Part of the reason for this is our local tech industry has a bunch of H1B employees, but we also have immigrants from plenty of other places, including quite a few Somali refugees. Though the state as a whole is still pretty white compared to parts farther south, this particular region of it is quite diverse. We actually have the most diverse zip code in the country just up the road from where I live. Not necessarily the one with the fewest white residents, but the one with the largest variety of racial and ethnic backgrounds.

Having lived around here for 20+ years, this is all perfectly normal to me. If my 10-year-old self were to be dropped into this environment, the kid might find it a bit of a shock, but these days, eh. I ended up here because my city of origin wasn’t exactly friendly to my being queer and non-compliant with gender-role standards. Having diversity of other sorts around is also a good thing, and one I’m going to fight for.

I say this not to pat myself on the back for being “tolerant” or anything. Not trying to impress people with how awesome I am for not getting the creeps by standing next to a woman in a Somali-style abaya in the grocery store. Just trying to point out that the country is ALREADY diverse. The Midwest, both upper and lower, is certainly pretty white, and the farther you get from a metro area, the less likely you are to see a lot of darker skin, but in terms of the country as a whole, this is who we are, and have been for a very long time. Obviously, unless one’s ancestry can be traced back to the land’s indigenous people, all of us are immigrants, but even the non-white ones being targeted right now certainly aren’t a tiny minority of the population.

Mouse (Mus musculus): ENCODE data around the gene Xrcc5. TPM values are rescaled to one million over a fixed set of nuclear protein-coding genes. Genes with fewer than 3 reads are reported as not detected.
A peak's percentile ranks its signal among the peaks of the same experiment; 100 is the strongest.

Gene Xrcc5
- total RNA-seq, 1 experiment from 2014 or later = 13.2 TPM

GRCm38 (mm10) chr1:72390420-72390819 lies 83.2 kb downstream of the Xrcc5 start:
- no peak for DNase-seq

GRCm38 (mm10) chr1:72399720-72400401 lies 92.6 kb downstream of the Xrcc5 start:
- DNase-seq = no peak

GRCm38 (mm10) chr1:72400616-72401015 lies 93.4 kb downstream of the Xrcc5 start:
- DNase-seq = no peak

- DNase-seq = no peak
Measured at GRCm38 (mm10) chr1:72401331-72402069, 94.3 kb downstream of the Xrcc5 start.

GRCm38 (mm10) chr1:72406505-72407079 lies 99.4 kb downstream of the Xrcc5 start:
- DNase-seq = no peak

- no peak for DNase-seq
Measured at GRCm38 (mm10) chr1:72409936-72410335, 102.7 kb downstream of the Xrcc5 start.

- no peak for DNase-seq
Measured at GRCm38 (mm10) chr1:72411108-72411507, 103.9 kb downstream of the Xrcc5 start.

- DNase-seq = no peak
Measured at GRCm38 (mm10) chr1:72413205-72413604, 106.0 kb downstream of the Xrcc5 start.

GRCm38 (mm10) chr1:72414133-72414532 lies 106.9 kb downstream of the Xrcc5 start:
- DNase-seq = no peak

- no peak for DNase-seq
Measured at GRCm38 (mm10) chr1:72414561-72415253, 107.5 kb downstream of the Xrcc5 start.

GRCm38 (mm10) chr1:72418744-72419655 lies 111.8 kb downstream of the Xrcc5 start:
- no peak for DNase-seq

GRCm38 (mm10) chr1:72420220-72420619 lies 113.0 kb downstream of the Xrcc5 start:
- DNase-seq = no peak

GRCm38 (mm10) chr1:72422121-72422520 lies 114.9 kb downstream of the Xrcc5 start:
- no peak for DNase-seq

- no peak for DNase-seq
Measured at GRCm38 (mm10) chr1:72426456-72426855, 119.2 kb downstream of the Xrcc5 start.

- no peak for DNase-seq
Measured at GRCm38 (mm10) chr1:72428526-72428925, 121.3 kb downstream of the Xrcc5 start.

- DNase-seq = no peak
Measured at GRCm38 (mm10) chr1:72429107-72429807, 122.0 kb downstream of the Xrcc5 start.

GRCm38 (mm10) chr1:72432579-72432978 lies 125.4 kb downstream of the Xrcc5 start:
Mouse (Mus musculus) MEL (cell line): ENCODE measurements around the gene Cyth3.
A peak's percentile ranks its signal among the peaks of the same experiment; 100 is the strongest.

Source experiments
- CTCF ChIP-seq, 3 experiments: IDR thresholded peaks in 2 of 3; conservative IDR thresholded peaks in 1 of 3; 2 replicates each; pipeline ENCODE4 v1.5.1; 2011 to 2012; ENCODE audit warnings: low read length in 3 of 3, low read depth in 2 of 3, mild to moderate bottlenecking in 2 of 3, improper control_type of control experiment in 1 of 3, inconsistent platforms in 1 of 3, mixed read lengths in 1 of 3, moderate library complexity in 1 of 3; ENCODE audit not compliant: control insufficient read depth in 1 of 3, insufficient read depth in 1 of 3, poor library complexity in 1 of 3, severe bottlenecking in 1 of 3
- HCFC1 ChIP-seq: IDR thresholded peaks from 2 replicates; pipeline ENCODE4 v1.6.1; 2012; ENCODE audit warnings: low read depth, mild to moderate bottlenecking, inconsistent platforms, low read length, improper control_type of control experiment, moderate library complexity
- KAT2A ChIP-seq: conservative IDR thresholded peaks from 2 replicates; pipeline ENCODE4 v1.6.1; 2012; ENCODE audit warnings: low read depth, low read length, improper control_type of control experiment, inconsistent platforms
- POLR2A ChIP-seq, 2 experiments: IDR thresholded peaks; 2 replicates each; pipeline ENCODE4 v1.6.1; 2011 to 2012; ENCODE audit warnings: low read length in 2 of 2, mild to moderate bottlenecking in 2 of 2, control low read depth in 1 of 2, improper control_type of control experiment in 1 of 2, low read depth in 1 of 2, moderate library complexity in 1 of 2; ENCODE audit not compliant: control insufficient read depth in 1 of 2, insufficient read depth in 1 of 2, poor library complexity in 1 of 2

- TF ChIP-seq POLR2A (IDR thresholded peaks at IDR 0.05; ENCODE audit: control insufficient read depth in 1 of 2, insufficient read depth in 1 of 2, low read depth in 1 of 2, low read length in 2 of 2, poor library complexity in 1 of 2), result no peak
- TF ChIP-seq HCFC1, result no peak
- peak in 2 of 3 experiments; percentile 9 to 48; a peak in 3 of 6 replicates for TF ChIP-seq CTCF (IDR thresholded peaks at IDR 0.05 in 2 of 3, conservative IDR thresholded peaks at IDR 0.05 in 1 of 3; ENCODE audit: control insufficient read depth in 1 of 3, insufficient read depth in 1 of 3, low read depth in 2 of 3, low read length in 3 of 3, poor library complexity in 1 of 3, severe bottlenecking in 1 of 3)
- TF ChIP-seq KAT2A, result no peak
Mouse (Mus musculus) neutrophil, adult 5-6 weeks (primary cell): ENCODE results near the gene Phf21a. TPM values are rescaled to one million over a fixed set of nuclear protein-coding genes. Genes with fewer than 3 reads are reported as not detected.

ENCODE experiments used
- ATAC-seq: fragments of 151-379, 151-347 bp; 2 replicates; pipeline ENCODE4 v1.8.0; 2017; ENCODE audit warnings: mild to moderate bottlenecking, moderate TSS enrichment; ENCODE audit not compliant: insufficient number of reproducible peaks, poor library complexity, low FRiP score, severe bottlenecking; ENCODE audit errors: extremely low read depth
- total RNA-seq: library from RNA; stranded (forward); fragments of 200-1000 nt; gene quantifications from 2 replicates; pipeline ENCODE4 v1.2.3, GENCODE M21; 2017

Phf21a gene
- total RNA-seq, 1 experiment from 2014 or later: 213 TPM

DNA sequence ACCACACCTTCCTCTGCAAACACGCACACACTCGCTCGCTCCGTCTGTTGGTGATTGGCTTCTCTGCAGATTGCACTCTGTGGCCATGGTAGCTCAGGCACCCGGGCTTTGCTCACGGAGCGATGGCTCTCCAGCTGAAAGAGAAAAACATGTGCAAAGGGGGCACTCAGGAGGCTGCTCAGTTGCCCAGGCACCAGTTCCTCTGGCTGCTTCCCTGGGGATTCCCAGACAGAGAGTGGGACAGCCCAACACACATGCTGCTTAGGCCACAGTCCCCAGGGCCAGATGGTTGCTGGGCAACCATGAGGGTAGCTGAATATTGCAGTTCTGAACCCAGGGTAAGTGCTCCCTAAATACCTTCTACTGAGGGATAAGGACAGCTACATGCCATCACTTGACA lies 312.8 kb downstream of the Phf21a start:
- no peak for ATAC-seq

As I mentioned in my previous post, the country is simply far too diverse–and supportive of it–to round up all of us who oppose ridiculous measures like immigration bans. If one were to assume that the election results applied to the country as a whole (and they certainly don’t), that’s still only 46% who support Trump. Take away the misguided queer and PoC folks who voted for him, since many probably now realize sucking up to bigots and being one of the “good” ones won’t protect them from being targeted, and the number shrinks even more–down to about 40%. Is it really possible to deport, jail, kill or otherwise get rid of 60% of the country? Hell, no. They might be able to do this on a state-by-state basis, but as we’re already seeing, diverse states like mine (thanks, Gov. Inslee!) are fighting back without hesitation. Try to “purify” Kansas and you might manage it. Try to do that with California, and you’re going to face a wall bigger than the boondoggle you’re trying to build at the border.

People of color, non-Christians, queer and trans folk, people with disabilities and others have just as much right to be here as the dipshits who claim to be biologically superior to the rest of us. We ARE the people of the United States, and we’re not going to go quietly–we’re not going to go at all.

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100 Million Strong

I was all set this morning to do some fun number crunching on electoral-vote issues, but as I dug into it, I actually got considerably more horrified. However, there’s another set of numbers that also gave me some hope. More on those in a moment. For now, the frustrating bit of the numbers game:

As I posted about a couple of months ago, one of the reasons our EV system is messed up is that it doesn’t catch the rapid population shifts that happen now that migration is so easy in the modern world. The system, based on decennial Census tallies, was devised 200+ years ago when people didn’t move all that much or that far. It can’t keep up with things like California gaining three million people in five years, or the Upper Midwest states stagnating in population growth as their industries die out.